Rwanda's genocide still echoes in Congo
By JASON STEARNS
Senior Analyst, International Crisis Group
Special to Globe and Mail Update
Congo — The survivors of Mamba are not likely to forget July 9. That night, a
band of militiamen surrounded their village in the hills of the eastern
Democratic Republic of the Congo and forced them into their huts. Those who
resisted were attacked with machetes. The militiamen then doused the houses with
gasoline and set them alight. According to United Nations investigators, about
50 people, mostly women and children, were burned alive. One witness told how
militiamen threw infants into the blaze as other villagers fled.
The perpetrators of the slaughter were Rwandan militiamen from the Democratic
Forces for the Liberation of Rwanda (FDLR), some of whom were involved in the
1994 genocide of at least 800,000 people in Rwanda. They then fled to the
forests of eastern Congo, where they have been living off the back of the local
population. Mamba is only one example. A UN report in May detailed more than
1,700 summary executions, rapes and hostage-taking committed by the FDLR during
the preceding year.
It is possible that the Mamba massacre is part of the FDLR's death throes. The
warring parties in Congo have signed a peace agreement and now form a
transitional government; elections are planned for next year. The FDLR, which
survived by allying itself to one or the other faction during the war, has run
out of friends.
At the beginning of July, tired of a series of broken promises by the rebels,
the UN decided to step up the pressure, sending its Pakistani and Guatemalan
contingents to chase the FDLR militiamen out of their camps. It was in response
to these operations that they attacked Mamba.
The UN is now at a critical point. Should it continue to step up the pressure,
risking further retaliation against the civilian population, or should it back
down? According to one witness in Mamba, the attacking militiamen jeered: "Where
are your blue helmets now?" The UN may succeed in pushing the FDLR militiamen
out of their camps, but the rebels are likely to take their revenge on the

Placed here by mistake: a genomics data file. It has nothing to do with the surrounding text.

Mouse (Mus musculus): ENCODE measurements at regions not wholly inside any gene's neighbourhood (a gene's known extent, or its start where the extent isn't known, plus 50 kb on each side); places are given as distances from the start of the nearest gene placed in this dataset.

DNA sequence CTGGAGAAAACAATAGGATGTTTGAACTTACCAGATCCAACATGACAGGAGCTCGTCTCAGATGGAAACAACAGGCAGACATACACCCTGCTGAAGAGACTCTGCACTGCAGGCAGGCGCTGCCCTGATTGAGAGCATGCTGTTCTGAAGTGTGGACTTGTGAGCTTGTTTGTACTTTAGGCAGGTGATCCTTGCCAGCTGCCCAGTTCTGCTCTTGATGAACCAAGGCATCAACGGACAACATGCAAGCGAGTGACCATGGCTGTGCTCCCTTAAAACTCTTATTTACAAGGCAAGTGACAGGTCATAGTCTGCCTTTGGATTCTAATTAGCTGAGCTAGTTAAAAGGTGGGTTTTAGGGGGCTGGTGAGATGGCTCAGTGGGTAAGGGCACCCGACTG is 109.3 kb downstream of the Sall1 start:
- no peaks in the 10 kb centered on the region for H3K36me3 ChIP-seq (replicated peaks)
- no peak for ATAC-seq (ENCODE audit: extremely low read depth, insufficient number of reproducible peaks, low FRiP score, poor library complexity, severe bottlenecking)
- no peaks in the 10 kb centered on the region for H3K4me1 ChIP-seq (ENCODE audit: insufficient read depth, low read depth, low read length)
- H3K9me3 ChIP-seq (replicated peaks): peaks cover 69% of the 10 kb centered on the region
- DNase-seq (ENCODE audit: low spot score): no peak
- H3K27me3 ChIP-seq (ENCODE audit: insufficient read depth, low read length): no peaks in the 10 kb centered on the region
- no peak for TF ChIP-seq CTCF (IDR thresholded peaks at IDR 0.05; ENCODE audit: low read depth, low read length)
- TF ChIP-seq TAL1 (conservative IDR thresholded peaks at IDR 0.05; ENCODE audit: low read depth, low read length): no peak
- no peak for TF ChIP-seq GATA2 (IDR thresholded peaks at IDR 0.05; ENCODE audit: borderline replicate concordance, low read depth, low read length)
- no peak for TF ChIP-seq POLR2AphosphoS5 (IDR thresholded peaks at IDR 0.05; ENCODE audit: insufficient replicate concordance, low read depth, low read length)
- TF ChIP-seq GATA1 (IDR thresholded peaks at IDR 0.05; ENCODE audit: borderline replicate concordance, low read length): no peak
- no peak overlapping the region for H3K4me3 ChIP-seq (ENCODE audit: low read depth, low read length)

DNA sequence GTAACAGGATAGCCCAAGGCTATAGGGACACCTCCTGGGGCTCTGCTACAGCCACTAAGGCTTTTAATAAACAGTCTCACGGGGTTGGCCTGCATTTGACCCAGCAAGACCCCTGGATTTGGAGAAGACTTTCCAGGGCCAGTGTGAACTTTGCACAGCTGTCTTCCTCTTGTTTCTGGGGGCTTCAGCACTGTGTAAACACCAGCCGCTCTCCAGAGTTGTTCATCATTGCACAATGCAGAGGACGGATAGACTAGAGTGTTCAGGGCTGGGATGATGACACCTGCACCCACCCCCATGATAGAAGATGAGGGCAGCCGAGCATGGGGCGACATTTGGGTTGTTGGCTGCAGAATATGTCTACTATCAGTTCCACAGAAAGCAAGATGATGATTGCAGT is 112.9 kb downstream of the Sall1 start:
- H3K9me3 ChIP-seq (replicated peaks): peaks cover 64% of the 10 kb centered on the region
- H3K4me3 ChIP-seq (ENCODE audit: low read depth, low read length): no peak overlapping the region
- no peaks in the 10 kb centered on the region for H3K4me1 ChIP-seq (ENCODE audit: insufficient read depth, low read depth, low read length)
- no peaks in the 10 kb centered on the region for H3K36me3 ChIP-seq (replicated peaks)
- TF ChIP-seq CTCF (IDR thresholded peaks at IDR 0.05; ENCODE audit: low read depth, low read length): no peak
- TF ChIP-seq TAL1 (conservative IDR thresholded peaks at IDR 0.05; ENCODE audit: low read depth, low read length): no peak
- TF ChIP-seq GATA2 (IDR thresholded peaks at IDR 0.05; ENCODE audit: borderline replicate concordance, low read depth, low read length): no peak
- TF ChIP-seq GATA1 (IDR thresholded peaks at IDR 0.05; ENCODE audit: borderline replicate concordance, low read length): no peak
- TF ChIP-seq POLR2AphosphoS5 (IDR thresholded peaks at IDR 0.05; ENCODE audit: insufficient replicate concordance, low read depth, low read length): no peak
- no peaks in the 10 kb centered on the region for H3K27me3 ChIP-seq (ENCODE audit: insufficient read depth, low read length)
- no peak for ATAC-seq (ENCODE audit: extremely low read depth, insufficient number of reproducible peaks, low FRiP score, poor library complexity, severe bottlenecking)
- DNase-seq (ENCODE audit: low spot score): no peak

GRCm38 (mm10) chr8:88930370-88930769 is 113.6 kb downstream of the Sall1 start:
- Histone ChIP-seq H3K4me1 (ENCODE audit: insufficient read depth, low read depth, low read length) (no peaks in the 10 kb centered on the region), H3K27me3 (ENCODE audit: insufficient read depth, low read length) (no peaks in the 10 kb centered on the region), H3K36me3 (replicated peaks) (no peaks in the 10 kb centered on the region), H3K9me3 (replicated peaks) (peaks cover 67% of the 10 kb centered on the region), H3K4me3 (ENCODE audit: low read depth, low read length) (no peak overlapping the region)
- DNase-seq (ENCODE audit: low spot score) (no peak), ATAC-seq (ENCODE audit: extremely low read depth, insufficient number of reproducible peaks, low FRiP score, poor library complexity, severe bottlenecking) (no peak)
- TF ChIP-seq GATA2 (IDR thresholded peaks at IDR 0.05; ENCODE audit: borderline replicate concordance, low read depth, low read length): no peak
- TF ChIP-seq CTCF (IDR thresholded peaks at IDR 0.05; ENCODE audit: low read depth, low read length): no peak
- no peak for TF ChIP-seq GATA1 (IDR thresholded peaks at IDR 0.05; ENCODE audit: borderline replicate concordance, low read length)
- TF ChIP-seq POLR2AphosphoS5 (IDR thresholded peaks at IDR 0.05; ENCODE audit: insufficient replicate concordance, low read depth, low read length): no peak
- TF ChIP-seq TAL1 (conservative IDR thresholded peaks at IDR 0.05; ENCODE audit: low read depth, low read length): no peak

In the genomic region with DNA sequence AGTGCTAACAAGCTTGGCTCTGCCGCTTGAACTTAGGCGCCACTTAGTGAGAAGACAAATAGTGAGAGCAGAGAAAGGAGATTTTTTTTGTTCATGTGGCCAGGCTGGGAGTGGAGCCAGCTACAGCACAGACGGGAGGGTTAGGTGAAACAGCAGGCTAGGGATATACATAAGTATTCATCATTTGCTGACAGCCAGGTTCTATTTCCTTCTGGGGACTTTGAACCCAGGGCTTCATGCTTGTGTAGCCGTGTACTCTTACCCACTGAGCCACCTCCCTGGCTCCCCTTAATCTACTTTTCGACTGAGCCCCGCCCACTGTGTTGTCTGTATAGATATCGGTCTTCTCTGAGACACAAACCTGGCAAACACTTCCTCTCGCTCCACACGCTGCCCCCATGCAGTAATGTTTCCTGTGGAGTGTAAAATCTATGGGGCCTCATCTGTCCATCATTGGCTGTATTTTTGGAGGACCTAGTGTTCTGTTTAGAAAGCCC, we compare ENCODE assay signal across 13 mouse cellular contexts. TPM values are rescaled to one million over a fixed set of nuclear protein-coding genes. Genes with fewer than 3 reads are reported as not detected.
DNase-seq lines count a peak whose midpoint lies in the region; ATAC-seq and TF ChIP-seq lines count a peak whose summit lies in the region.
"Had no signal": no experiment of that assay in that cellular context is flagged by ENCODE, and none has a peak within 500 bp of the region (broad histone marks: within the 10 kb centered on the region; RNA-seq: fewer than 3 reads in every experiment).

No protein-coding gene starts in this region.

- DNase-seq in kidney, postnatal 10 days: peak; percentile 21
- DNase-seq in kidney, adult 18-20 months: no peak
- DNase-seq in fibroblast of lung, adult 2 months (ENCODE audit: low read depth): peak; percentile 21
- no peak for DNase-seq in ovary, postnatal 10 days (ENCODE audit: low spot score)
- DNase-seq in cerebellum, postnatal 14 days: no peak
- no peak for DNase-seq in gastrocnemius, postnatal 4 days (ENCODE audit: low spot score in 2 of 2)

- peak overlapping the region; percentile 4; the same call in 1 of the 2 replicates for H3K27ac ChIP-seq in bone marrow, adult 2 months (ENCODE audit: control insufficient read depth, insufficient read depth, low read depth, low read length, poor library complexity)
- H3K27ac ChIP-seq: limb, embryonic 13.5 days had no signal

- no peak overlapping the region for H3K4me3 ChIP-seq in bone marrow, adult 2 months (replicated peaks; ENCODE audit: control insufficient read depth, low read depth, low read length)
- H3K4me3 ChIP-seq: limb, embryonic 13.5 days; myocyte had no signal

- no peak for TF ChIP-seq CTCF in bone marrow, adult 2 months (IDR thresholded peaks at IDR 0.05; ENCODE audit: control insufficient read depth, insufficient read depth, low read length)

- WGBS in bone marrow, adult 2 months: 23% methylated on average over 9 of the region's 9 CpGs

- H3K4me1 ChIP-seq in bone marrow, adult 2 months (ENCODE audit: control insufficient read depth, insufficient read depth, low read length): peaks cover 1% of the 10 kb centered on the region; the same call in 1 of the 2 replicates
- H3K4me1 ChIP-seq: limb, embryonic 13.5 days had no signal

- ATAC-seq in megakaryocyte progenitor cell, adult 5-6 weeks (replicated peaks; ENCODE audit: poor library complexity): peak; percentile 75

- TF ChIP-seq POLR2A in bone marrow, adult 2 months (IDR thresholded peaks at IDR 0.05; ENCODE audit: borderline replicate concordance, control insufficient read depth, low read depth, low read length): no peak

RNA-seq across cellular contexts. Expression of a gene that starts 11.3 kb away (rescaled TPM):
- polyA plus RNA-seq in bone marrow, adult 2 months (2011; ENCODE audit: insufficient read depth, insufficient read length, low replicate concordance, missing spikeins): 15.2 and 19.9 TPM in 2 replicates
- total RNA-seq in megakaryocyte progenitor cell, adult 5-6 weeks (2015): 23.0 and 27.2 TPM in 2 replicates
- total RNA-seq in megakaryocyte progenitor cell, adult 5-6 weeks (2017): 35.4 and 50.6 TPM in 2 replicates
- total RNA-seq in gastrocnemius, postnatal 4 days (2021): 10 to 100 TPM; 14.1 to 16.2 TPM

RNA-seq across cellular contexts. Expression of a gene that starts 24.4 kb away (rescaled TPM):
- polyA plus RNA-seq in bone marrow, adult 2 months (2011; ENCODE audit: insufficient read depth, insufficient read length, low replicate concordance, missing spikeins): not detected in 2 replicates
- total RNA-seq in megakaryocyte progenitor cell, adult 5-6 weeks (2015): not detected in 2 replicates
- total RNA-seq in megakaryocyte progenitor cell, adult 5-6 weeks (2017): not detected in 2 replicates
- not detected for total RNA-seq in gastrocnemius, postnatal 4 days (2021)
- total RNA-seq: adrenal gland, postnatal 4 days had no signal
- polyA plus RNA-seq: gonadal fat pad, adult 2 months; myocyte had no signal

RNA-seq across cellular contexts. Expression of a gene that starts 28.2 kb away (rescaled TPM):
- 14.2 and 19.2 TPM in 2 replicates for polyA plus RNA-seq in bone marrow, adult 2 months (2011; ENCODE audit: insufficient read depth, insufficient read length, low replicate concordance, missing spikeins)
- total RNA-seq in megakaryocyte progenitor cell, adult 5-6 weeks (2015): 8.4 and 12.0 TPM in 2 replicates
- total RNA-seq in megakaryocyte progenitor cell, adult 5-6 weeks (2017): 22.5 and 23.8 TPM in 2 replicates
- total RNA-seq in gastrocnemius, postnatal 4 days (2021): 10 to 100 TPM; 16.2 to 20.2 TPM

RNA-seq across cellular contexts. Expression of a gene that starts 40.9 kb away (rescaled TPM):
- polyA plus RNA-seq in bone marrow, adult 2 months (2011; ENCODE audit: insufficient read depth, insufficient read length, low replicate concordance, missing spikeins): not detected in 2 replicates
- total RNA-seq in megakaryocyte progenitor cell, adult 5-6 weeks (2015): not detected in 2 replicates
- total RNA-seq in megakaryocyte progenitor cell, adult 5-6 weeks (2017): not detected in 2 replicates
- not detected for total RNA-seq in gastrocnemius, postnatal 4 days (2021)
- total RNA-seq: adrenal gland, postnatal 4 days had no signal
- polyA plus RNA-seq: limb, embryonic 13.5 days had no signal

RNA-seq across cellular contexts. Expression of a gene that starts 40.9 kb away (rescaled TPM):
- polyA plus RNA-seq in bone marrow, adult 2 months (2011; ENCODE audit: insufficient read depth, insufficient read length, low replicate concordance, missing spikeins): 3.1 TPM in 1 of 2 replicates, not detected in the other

population as they flee and set up camps elsewhere.
Two key steps must be taken. First, all the peaceful avenues need to be
exhausted. It would be a tragedy if hundreds of Congolese are killed in a
campaign against the FDLR if other solutions are at hand. The most obvious step
is for the Rwandan government to meet the FDLR for technical discussions
regarding their return. Until now, the government has refused even to speak to
the rebels. The only incentive it has offered to returning combatants is $200
and a small microcredit. While this is enough for the rank and file, it is
insufficient for the commanders, who have controlled the mines and trade routes
in Congo for years.
Many of the FDLR's militiamen did not take part in the 1994 genocide and have
little to fear in Rwanda. During the four years I have spent in the region, many
of the FDLR commanders have told me they would be willing to return home if they
were offered jobs or other incentives. Neither Rwanda nor the international
community, especially the United States, has given this peaceful option much
attention. And without this carrot, the only way to deal with the FDLR is by
The second step is to prepare for military action. This strategy will make the
carrot all the more palatable. It will not be easy to chase down the FDLR
militia, which operates in the jungle in an area half the size of Nova Scotia.
What the UN has done in its current operations is chase the militiamen out of
their camps into the forests, without engaging them directly. While this has
made life difficult for the FDLR, it has also dispersed them into inaccessible
bush, where they will take their anger out on the local population. Together
with the Congolese army, the UN needs to review its military strategy to tackle
the FDLR head-on. If it refuses to demobilize, direct confrontation will be
A few days after the Mamba massacre, the FDLR went on another killing spree,
this time slaughtering 13. As people in a nearby town watched TV footage of the
London bombings, they shook their heads. "The world doesn't care about us," one
man said. The UN and the regional authorities need to prove him wrong.
is a Nairobi-based senior analyst for the International Crisis Group